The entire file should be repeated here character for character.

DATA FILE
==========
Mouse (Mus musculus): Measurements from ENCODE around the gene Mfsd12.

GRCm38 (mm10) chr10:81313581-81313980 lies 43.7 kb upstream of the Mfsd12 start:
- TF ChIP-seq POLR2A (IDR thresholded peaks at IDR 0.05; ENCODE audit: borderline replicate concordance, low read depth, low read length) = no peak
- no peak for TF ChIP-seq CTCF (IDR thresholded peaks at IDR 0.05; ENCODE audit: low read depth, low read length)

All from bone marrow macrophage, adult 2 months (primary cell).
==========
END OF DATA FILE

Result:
Mouse (Mus musculus): Measurements from ENCODE around the gene Mfsd12.

GRCm38 (mm10) chr10:81313581-81313980 lies 43.7 kb upstream of the Mfsd12 start:
- TF ChIP-seq POLR2A (IDR thresholded peaks at IDR 0.05; ENCODE audit: borderline replicate concordance, low read depth, low read length) = no peak
- no peak for TF ChIP-seq CTCF (IDR thresholded peaks at IDR 0.05; ENCODE audit: low read depth, low read length)

All from bone marrow macrophage, adult 2 months (primary cell).